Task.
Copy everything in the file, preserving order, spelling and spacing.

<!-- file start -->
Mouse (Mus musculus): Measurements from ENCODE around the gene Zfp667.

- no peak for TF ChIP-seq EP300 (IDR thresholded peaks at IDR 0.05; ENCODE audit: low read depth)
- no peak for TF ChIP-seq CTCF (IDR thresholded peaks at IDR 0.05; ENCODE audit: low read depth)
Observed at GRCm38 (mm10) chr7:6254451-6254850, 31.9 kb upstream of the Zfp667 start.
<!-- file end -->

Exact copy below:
Mouse (Mus musculus): Measurements from ENCODE around the gene Zfp667.

- no peak for TF ChIP-seq EP300 (IDR thresholded peaks at IDR 0.05; ENCODE audit: low read depth)
- no peak for TF ChIP-seq CTCF (IDR thresholded peaks at IDR 0.05; ENCODE audit: low read depth)
Observed at GRCm38 (mm10) chr7:6254451-6254850, 31.9 kb upstream of the Zfp667 start.